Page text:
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DJ Hero 2

Mixing it up?

Rule Two of Rhythm-Action Multiplayer: it has to be fun across all difficulties, otherwise players at either end of the Expert/Easy scale have nobody to play with and have to sit facing the wall in the corner of the room while everybody else has fun. DJ Battle's construction caters well for this. Each player gets their time in the limelight with a song's key hooks. Because you're trading phrases, you can play on Medium against an Expert player and still win even though they've quadrupled your score; picking higher difficulty levels basically acts as a self-handicap by giving you much trickier scratching patterns to negotiate.

(Rule Three, by the way, is that wacky power-ups are cautiously welcomed, so long as they don't remove any trace element of skill from the game. It's a tricky balance. Wacky power-ups featured neither in DJ Battle nor in the more conventional Star Battle head-to-head mode, but there's no guaranteeing that some won't crop up in as-yet unannounced multiplayer attractions.)

The musical interplay, both in the mixes and between you and your opponent in DJ Battle, really is invigorating. The DJ Hero decks' Euphoria button, effects dial and sample buttons make you feel like you have far more control over the music than you actually do. It's all an illusion, as there's still no actual creation involved in the game, but there are a lot more opportunities for freestyling than there were.

As well as the red freestyle effects button from the first game (also known as the YEEEEEAAHH BOIIIII button), DJ Hero 2 incorporates freestyle scratching and crossfading. A glowing outline shows when you can just hold the green button down and scratch away, letting the game turn your movements into cool noises, and when you can flick the crossfader back and forth.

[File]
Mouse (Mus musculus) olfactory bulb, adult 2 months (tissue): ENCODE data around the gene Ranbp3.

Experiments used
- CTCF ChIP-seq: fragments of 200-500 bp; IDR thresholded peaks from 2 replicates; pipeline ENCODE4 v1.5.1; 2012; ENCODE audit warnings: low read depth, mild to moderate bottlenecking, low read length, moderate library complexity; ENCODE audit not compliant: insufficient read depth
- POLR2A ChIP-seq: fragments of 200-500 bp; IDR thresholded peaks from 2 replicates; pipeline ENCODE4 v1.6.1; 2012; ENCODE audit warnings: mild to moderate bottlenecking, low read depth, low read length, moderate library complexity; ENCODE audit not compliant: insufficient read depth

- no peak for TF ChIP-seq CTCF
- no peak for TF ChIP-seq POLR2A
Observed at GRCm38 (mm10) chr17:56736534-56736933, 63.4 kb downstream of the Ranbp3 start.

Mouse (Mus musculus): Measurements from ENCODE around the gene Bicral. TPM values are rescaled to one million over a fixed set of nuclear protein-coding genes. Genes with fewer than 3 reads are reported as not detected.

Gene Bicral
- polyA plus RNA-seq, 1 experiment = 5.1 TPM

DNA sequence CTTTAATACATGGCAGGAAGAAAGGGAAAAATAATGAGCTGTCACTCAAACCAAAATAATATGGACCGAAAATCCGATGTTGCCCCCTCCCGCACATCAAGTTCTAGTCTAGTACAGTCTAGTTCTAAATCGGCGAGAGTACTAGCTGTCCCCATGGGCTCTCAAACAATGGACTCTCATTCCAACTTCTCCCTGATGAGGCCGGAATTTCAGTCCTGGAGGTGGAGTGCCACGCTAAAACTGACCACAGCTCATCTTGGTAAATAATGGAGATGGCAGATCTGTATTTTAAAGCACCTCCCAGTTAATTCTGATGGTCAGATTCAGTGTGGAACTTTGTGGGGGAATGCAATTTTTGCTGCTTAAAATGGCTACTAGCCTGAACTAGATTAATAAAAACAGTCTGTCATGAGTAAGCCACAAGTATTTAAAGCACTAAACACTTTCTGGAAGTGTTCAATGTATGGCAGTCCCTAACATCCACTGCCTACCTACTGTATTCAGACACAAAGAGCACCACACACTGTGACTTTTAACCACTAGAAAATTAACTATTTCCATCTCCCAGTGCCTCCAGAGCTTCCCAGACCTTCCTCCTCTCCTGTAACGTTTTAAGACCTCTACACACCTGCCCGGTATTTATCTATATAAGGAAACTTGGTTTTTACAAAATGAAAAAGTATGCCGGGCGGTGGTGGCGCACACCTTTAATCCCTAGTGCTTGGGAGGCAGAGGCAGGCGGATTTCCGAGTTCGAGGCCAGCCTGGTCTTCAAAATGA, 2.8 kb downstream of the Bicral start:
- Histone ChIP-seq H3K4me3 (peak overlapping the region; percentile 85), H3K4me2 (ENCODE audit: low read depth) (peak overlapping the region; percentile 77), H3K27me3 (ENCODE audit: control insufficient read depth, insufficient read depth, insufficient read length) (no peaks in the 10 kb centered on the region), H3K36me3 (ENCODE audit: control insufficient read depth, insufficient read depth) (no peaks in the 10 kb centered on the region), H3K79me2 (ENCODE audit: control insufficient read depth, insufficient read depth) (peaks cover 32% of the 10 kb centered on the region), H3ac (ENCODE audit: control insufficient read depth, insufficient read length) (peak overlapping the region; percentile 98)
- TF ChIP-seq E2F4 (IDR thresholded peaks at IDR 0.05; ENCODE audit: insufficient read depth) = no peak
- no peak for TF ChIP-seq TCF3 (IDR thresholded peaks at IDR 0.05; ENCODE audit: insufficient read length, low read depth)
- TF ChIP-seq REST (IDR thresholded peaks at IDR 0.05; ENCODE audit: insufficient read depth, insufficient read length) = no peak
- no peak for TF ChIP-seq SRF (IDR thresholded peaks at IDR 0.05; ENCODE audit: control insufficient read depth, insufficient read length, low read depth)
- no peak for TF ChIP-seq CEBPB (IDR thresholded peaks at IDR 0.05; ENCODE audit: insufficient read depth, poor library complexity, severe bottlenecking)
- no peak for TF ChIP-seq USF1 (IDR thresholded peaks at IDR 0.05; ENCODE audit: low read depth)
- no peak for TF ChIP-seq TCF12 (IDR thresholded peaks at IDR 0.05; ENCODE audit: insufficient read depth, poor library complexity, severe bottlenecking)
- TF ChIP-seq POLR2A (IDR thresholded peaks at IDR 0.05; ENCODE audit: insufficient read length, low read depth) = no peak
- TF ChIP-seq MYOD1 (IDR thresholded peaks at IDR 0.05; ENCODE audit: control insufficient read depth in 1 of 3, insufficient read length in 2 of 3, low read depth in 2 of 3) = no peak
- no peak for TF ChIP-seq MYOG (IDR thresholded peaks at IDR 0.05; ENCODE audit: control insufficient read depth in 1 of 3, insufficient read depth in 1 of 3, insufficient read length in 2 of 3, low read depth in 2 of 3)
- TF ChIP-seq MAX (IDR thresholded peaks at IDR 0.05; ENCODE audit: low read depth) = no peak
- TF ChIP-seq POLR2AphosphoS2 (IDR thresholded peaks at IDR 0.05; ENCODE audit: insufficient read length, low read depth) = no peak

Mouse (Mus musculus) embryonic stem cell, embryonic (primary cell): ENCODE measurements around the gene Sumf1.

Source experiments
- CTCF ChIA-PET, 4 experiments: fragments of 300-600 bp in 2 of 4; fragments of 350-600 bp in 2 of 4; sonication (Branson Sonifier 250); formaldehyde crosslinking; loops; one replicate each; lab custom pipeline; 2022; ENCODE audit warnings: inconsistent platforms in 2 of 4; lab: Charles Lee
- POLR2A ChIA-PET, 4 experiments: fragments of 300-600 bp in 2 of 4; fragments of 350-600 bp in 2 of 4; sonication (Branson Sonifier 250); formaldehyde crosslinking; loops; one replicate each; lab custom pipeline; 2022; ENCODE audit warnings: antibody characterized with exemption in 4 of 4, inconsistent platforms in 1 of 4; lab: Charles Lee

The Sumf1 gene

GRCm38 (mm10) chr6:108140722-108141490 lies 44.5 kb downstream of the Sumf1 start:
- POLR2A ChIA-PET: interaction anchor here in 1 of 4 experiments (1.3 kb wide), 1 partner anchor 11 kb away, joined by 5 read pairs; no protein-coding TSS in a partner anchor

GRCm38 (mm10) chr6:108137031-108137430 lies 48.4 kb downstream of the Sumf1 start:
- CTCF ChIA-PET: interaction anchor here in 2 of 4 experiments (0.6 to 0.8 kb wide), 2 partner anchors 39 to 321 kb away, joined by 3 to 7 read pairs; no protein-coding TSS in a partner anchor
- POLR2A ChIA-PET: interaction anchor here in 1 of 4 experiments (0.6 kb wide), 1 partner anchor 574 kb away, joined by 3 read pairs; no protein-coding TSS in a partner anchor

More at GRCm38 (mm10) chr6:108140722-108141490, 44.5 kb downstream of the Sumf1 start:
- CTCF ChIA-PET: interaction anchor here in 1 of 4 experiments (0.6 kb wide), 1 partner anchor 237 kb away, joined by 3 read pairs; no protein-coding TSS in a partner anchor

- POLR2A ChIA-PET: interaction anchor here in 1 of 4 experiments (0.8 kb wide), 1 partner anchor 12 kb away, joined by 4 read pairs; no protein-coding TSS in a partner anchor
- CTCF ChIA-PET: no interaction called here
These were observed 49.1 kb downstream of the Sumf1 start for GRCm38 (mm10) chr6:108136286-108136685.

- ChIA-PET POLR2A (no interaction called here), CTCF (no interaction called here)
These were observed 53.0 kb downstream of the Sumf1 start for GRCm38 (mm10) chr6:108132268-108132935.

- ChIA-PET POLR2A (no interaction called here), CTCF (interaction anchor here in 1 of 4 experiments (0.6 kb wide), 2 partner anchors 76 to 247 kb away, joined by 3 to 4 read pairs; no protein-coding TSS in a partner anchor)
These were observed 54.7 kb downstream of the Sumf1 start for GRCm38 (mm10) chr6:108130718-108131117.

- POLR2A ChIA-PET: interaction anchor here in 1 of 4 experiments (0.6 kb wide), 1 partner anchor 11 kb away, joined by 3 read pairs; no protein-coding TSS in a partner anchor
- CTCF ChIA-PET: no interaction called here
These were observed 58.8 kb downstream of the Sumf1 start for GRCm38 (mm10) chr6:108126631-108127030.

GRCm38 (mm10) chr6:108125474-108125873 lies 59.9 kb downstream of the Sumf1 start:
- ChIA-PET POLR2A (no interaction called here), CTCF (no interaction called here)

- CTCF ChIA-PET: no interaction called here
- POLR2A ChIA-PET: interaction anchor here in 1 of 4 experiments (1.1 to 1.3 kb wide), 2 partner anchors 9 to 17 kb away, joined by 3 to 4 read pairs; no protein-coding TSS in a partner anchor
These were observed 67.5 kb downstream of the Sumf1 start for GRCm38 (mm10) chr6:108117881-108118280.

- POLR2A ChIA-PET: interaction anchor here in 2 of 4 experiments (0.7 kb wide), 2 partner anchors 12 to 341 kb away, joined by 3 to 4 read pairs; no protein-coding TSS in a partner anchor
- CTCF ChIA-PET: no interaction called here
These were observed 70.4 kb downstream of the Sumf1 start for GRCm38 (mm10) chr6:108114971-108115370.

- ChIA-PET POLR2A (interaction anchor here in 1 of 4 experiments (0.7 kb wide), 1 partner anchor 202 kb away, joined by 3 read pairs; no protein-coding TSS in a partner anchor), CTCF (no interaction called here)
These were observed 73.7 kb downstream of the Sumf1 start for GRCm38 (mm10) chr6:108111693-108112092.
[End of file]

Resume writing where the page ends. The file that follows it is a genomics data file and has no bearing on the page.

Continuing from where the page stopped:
Sadly, all I managed to do was make the mix sound terrible. It turns out I'm better at following button prompts and flashing lights. It's all part of Freestyle Games' response to feedback from fans desperate to mix their own music with the DJ Hero decks, which remains a sad impossibility thanks to the almighty tangle of licensing restrictions tying up the game's music.

A couple of superficial improvements also make themselves known, most notably the menus. There's none of the rave-inspired graffiti gaudiness of the original; they're clean-cut and easier to understand and navigate, set against a stylish but slightly boring white backdrop that may or may not be a placeholder. At least you no longer have to spin the deck around and around for about 10 seconds through 30 different setlists to reach Quickplay. There are many new playable famous DJs, too, including the unmistakeable Deadmau5 (with a selection of different head masks, hopefully), David Guetta and DJ Qbert.

Freestyle Games' passion doesn't appear to have diminished over the past year. DJ Hero 2 showcases the same fastidious attention to detail as before when it comes to the look and the music, with even more creative mixes comprised of tracks by over a hundred artists. Nobody could possibly complain about such a fully-featured sequel. But in order to enjoy the most significant improvements you'll need two sets of decks - which, even when they're on display for £40 in the Plastic Graveyard, is still quite a big ask.

DJ Hero 2 is due out for PS3, Wii and Xbox 360 this autumn. The Party Pack will cost $149 for the game and two turntables.

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About the Author

Keza MacDonald avatar

Keza MacDonald

Contributor

Keza is the Guardian's video games editor. Previously she has been the UK editor for Kotaku and IGN, and a Eurogamer contributor.

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